St. Louis recognizes community organization for cleaning up historic African-American cemetery

HILLSDALE, MO - It is one of the oldest African-American Cemeteries in the St. Louis area but years of neglect left it unrecognizable.  A group of volunteers stepped in to form the Greenwood Cemetery Preservation Association.

 

The group has spent the last 2 years clearing brush and cutting grass at the Hillsdale cemetery.  The association now owns the property and is determined to preserve its rich history.

 

“You can’t walk ten feet without being surrounded by history in this cemetery,” said Raphael Morris, Greenwood Cemetery Preservation Association President.

 

Harriet Robinson Scott is buried at the cemetery.  She was a slave and plaintiff in the Supreme Court case involving her husband, Dred Scott.

 

“We’ve had people from everywhere come and want to walk the grounds and then either look for historical people or look for loved ones,” said Morris.

 

The efforts by the association were recognized by St. Louis County Executive Steve Stenger Sunday.  He presented the association with a plaque declaring February 25th, 2018 as, “Greenwood Cemetery Preservation Association Day.”

 

“I think it’s really important to come out today and recognize the work of these citizens who wanted to restore beauty to this historic place and really restore some dignity and honor to the individuals buried here,” Stenger said.

 

Morris said the association has worked hard and spent its own money on the cleanup effort.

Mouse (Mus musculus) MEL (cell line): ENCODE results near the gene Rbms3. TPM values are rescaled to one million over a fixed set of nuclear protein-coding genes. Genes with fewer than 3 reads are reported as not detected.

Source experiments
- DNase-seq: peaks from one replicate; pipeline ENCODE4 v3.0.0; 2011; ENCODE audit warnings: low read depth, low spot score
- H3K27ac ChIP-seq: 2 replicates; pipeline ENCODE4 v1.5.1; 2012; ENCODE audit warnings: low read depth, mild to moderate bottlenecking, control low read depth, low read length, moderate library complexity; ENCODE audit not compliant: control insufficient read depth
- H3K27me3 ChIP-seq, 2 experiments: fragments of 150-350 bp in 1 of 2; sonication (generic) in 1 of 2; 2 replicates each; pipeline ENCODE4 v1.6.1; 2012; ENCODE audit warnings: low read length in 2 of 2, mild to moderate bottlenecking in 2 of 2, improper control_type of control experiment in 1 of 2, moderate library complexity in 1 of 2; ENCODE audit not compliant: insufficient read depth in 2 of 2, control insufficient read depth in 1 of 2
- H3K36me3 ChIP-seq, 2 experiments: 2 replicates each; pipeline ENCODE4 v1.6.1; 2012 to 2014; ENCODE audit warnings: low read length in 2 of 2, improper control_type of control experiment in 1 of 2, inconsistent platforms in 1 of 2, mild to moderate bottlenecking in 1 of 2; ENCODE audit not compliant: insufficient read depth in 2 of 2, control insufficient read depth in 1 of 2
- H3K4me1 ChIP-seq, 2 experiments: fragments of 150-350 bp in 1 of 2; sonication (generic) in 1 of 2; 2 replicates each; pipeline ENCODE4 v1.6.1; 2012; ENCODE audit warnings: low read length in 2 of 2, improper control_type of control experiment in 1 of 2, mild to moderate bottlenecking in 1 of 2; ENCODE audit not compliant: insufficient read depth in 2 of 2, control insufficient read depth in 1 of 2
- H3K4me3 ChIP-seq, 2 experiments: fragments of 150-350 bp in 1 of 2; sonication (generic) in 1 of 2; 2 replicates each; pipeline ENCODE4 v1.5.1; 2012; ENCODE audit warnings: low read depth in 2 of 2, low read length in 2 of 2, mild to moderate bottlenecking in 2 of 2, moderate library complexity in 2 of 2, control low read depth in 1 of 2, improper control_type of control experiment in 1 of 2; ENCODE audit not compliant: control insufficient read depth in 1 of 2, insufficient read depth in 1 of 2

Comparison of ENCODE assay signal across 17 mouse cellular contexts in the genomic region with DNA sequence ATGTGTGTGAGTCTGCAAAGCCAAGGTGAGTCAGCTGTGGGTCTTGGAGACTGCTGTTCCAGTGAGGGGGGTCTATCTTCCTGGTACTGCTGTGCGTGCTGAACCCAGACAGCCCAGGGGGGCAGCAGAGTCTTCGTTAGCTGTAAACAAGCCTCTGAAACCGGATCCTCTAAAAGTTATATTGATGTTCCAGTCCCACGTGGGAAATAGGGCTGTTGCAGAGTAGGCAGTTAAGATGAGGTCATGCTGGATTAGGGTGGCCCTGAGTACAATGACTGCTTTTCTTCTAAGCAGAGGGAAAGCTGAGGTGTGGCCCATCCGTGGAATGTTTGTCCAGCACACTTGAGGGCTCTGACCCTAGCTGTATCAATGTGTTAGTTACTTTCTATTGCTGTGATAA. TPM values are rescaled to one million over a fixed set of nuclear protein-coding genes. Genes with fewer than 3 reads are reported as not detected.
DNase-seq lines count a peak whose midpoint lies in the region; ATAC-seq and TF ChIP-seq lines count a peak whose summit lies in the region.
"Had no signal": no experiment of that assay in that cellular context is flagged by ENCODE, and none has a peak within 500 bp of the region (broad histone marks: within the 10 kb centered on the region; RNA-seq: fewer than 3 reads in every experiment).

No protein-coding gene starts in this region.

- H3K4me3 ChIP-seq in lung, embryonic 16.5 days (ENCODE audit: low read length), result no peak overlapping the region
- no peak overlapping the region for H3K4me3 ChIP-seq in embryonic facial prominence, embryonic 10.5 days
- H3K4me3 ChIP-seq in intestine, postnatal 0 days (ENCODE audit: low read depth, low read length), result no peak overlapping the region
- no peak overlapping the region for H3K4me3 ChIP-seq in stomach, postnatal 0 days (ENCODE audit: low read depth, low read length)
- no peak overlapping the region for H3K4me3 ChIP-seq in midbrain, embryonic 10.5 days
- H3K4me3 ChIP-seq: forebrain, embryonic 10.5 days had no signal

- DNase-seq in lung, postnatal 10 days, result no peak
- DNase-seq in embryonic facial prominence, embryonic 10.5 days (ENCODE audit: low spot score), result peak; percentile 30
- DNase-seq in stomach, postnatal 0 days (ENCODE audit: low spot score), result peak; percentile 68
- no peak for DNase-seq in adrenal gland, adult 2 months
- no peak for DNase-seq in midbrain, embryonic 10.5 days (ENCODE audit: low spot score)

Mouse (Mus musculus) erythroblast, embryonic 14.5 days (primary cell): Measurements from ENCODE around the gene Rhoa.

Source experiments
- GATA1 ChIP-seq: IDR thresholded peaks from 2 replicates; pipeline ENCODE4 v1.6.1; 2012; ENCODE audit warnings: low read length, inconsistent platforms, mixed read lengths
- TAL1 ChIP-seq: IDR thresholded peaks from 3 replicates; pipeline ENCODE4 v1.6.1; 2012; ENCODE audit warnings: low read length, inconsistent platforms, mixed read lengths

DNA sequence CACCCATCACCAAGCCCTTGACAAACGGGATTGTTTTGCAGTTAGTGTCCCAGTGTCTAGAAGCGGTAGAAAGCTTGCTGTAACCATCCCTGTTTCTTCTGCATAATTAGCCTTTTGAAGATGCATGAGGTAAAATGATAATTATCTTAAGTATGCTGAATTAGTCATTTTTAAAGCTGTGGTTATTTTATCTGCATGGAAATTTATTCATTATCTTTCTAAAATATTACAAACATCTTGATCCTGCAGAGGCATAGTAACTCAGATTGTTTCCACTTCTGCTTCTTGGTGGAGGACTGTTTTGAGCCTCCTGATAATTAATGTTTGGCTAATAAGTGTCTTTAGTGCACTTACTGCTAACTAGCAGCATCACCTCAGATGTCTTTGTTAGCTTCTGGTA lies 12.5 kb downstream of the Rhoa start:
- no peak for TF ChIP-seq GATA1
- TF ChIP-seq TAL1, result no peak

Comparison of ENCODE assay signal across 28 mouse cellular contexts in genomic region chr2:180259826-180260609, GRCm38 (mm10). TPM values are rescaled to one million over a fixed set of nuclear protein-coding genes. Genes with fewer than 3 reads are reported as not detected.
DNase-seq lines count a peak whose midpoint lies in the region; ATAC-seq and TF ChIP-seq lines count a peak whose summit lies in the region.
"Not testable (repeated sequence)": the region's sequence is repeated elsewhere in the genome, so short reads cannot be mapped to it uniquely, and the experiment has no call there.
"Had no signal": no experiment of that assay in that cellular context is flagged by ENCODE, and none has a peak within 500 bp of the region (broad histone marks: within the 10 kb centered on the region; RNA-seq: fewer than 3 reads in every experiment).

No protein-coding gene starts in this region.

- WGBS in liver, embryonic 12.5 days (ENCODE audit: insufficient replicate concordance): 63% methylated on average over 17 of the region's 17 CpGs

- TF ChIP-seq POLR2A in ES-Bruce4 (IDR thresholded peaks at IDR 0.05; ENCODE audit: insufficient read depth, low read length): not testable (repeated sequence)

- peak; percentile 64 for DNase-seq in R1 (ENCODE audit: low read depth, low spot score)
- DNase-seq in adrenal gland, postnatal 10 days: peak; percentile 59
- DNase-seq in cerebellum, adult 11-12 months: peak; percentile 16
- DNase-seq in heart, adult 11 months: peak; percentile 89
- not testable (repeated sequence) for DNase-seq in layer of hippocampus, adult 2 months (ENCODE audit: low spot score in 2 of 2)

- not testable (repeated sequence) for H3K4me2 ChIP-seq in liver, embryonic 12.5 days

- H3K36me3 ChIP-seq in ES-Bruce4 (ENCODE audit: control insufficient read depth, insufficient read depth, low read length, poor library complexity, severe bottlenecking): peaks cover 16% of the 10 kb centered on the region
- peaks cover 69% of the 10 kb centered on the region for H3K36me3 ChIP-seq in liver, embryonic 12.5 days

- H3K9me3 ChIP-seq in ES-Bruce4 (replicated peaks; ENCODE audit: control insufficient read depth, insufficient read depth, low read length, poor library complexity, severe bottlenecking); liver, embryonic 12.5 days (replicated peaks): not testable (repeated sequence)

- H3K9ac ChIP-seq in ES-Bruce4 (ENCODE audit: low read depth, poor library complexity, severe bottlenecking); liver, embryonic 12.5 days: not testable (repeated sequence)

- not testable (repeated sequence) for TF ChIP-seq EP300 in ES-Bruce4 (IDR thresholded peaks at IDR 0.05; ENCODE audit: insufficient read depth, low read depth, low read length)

“This is no joke out here.  This is some serious, serious work but we’re dedicated and committed to the completion of this project,” said Morris.

 

Association member Brad Bilyeu also lives in the neighborhood.  He got involved in order to help restore the cemetery’s history and to improve the area where he lives.

 

“You could stand on the sidewalk and you couldn’t see a stone in the cemetery,” he said. “If you were standing in the cemetery you couldn’t even see, you had to look up in the trees to kind of see where you were at in the cemetery. That’s how bad the overgrowth was.”

 

Association member Rufus Shannon said the cemetery is a final resting place for veterans including Buffalo Soldiers, World War I, World War II and Vietnam veterans.

 

“There’s so much history, tens of thousands of people here,” said Shannon.

 

The cemetery is nearly 32 acres in size and is the final resting place for some 50,000 people.   The association has cleared about a third of the property and continues to look for volunteers and donations